Kid Captain overcomes obstacles, remains ‘a trouper’


The Kid Captain for the Pinstripe Bowl has overcome many obstacles and remains strong.

By Charles Peckman

During Jessi Fasse’s 20-week ultrasound, a facial development abnormality was found in the fetus. The next day, Fasse learned her child, Hunter, would be born with a cleft lip and palate.

Fasse and husband Tom were referred to the University of Iowa Stead Family Children’s Hospital, where Hunter was born in February 2007; that July, he underwent his first surgery.

In 2013, Hunter went through jaw-reconstruction surgery using bone from his hip. He has also gone through speech therapy, and Jessi said he is almost ready for his first set of braces.

“After the jaw-reconstruction surgery, Hunter was on a fluids-only diet,” Jessi said. “He’s had a lot of dietary restrictions after his surgeries and has been strong through the process.”

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Hunter has also participated in research studies, with scientists hoping to help others born with cleft lips and palates.

Despite the obstacles, Hunter, now 10, triumphantly stormed the field of Kinnick Stadium during this year’s Homecoming game as an honorary Kid Captain.

The Kid Captain program, which started in 2009 between the Children’s Hospital and the Hawkeyes, honors pediatric patients and their families and celebrates their inspirational and heart-warming stories.

“It was really cool to look down at the field,” Hunter said. “You get to help the players and hold their hands; I talked to Josey Jewell!”

Fasse said Hunter didn’t know too many players before being selected as a Kid Captain, but Jewell is now among his favorites.

“Every year, the hospital asks for nominations for [Kid Captain],” Jessi said. “I put Hunter’s name in and got a certificate in the mail, and I tried again this year. I was overjoyed when he was selected to be the postseason Kid Captain.”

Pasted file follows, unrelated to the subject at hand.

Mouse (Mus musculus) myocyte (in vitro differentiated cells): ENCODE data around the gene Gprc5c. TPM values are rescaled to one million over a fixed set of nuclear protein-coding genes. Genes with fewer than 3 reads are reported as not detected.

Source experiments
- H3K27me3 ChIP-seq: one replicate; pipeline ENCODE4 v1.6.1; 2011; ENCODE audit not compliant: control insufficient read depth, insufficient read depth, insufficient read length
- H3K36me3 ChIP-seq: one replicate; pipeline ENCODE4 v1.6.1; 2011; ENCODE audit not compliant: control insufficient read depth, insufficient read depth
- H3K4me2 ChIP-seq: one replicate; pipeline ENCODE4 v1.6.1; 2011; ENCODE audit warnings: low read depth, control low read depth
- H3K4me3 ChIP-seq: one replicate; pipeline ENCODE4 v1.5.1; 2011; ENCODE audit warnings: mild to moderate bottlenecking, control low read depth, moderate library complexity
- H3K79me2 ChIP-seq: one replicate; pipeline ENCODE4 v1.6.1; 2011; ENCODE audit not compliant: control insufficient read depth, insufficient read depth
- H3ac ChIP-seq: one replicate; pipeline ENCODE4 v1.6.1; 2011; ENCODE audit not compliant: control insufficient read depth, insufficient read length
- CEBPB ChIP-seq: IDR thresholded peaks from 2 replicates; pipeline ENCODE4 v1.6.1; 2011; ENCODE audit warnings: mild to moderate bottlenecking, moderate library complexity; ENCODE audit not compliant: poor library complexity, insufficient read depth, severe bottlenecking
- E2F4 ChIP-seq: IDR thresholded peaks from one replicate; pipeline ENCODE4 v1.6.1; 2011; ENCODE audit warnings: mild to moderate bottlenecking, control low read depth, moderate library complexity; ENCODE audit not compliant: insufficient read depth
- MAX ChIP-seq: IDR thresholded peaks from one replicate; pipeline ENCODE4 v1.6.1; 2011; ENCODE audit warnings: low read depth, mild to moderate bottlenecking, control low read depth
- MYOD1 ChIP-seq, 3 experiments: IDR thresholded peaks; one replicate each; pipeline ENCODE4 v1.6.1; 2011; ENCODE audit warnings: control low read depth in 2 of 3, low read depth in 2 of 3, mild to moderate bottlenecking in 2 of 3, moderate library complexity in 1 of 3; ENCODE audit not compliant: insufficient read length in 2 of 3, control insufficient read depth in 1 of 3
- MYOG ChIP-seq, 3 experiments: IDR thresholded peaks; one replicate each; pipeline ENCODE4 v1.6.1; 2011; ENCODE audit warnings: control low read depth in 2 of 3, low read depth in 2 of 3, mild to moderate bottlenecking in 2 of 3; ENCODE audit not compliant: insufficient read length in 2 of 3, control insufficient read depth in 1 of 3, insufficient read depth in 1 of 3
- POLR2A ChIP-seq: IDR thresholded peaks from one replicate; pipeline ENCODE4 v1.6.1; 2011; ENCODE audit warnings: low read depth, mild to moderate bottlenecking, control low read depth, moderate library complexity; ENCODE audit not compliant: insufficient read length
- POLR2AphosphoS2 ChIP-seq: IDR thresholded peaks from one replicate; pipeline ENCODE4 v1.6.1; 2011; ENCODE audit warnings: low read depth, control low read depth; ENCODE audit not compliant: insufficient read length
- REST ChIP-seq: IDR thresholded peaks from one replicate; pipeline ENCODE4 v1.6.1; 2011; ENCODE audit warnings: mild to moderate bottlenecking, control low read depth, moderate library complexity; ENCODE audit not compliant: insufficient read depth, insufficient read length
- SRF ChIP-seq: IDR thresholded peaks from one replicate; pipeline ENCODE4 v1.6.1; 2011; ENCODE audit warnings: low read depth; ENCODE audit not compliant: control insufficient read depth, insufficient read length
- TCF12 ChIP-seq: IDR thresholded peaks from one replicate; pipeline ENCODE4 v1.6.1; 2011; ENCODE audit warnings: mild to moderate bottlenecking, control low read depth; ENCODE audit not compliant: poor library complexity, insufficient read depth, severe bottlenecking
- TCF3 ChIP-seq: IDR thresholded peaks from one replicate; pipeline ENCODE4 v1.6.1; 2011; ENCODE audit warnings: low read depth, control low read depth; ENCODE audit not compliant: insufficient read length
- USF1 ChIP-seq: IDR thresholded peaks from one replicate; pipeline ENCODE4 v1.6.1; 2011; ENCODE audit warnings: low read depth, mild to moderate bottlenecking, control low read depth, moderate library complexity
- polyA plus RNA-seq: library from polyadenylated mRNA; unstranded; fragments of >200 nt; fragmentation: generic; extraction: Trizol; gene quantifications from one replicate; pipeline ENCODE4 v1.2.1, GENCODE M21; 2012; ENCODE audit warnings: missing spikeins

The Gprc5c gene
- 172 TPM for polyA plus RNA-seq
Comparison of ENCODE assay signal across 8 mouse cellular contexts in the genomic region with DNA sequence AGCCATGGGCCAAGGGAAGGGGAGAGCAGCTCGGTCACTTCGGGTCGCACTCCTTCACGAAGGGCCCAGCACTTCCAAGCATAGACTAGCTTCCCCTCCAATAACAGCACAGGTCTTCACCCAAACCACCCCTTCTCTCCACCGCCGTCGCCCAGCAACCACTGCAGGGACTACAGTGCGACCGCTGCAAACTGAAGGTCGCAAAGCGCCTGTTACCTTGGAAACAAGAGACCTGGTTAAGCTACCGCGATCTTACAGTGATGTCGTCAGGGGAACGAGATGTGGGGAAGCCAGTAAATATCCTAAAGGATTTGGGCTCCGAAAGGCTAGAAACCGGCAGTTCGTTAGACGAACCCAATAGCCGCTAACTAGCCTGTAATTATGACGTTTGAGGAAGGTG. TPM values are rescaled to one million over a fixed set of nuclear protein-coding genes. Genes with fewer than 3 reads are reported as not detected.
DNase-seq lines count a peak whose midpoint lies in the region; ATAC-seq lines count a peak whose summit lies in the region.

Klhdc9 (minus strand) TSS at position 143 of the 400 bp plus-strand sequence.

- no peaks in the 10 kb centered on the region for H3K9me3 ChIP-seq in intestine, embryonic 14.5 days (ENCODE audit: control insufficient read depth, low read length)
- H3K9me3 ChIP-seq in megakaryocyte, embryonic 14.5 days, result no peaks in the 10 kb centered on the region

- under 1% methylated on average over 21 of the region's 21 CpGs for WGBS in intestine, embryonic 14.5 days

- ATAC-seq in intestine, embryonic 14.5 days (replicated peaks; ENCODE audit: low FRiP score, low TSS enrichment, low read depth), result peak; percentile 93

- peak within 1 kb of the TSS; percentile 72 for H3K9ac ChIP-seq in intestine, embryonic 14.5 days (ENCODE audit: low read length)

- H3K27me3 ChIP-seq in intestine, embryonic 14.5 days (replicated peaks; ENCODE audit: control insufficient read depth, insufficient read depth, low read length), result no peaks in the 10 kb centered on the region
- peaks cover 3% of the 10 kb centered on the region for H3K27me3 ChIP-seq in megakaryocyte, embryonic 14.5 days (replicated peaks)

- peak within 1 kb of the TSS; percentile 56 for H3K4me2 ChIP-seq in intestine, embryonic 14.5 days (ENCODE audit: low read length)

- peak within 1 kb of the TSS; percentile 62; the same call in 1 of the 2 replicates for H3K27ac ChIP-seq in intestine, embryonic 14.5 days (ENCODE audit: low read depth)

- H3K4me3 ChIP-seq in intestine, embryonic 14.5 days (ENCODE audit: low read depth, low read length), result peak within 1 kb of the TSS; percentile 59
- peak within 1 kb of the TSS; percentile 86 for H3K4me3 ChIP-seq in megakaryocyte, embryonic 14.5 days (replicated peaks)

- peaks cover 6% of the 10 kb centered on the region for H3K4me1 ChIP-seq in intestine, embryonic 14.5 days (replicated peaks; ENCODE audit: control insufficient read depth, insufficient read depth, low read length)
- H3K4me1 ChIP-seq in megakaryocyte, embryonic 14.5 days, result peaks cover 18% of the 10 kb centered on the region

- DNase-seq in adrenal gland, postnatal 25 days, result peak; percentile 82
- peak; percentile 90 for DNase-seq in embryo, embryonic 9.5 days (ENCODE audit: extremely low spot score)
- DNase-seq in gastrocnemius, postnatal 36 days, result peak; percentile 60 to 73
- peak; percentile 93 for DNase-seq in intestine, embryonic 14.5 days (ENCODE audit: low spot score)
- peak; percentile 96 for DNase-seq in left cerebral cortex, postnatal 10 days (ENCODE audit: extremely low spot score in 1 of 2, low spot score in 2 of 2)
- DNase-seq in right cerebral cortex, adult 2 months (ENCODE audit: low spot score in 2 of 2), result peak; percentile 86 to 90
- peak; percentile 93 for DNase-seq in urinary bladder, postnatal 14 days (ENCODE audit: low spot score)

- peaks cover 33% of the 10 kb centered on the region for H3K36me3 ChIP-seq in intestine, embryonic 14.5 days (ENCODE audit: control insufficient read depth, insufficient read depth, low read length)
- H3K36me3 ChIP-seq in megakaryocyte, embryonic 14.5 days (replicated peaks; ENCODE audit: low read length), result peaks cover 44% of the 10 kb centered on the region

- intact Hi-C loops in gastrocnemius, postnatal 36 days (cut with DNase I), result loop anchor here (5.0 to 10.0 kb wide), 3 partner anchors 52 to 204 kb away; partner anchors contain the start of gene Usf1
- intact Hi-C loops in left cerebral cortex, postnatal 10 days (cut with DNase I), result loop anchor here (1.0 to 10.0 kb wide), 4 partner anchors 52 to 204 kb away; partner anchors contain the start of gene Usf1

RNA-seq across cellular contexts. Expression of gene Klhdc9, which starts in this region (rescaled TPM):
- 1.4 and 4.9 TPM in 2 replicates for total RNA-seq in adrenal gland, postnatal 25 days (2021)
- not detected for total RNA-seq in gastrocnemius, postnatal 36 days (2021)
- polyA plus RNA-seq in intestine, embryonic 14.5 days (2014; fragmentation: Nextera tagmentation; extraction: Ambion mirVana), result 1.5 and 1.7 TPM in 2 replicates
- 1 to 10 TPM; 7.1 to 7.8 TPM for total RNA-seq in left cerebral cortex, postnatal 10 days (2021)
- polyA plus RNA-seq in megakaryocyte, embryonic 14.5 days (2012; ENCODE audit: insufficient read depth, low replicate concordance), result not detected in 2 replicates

Hunter “has been a trouper,” she said, and he has overcome a lot to get where he is today. She is grateful for the Children’s Hospital and the Hawkeyes and all they do for patients and families.

“It’s amazing what the team does,” Jessi said. “There are a lot of children who have a lot of serious conditions, and [the Kid Captain program] gives them a once-in-a-lifetime opportunity.”

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Kid Captains and their families, along with other patients in the Children’s Hospital, get to watch Hawkeye games in Kinnick from a bird’s-eye view. Hunter said he enjoyed watching the action from above Kinnick.

“It was really cool,” he said. “I have a lot of friends [from the Kid Captain program,] and everyone gets to watch the game.”

Jessi said they will watch the Hawkeyes take on Boston College on Dec. 27, and they are excited about the game. More important, than the game’s outcome, however, is Hunter’s continued health, she said.

“I’m just so thankful for everything [the Children’s Hospital] has done,” she said.

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